This Thing Rules

The Cricut Maker fulfills my wildest crafting dreams

This do-it-all craft machine can cut all kinds of fabrics and materials with incredible precision.

Like many Americans, I jumped back into my love of crafting when quarantine began a year ago. But prone to frustration and now, less free time than in those initial two weeks, I found myself leaving projects unfinished and supplies untouched.

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Much of my crafting includes upcycling old or thrifted clothes, but working with a sewing machine can get tedious. You’ve got to design a pattern, cut it out, and meticulously pay attention to detail. It’s a time-consuming process, but essential to my style and sustainably keeping up with trends.

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Enter the Cricut Maker smart cutting machine. This bad boy can handle over 300 materials, including fabric, leather, paper, and even balsa wood, with ultimate precision.

With just a few clicks, I found myself able to cut out sewing patterns, intricate decals, and fun labels. Frankly, it took me longer to decide what I wanted to make with the machine than to actually craft it.

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My first project included testing out Cricut’s new Infusible Ink sheets, which are a far cry from your average iron-on. Instead of sitting on the fabric’s surface, the infusible ink does what its namesake claims — infuses the cloth with your selected design — once activated with heat.

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The results

I paired this intricate papel picado design with an old tank top of mine to create a vintage-inspired look with the infusible ink.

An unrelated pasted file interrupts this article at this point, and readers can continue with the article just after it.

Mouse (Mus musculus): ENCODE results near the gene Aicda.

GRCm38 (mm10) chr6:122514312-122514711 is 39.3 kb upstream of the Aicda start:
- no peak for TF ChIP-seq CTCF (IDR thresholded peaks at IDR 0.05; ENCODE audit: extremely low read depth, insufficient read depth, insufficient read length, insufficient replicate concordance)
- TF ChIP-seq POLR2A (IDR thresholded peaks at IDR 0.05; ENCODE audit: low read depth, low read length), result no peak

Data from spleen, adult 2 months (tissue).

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While an iron works great for transferring your cut-outs to fabric, I’m a fan of Cricut’s EasyPress machine. Available in a few sizes, the tool allows you to completely cover your design, making sure heat is distributed evenly.

You can use the Cricut Maker by itself to create too. I had the machine cut out these fabric flowers out of scraps to make a headband, matching an upcycled top I made out of an old dress.

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The Cricut in action.

I also made more traditional, less style-centric crafts — check out this trinket tray I made cool with the Cricut’s cut-outs.

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That being said, the Cricut Maker is certainly an investment. Smaller models, like the Cricut Joy and Cricut Explore Air 2, retail at lower prices with differing features.

$370

Price of the Cricut Maker, on sale from its usual $400.

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Considering how much the Cricut Maker has helped me upcycle old into new, though, I think the price is totally justifiable. Once you get a feel for the workflow and the precision, there’s no going back to hand cutting, especially if there are a lot of small details.

Trust, it’s worth the investment.

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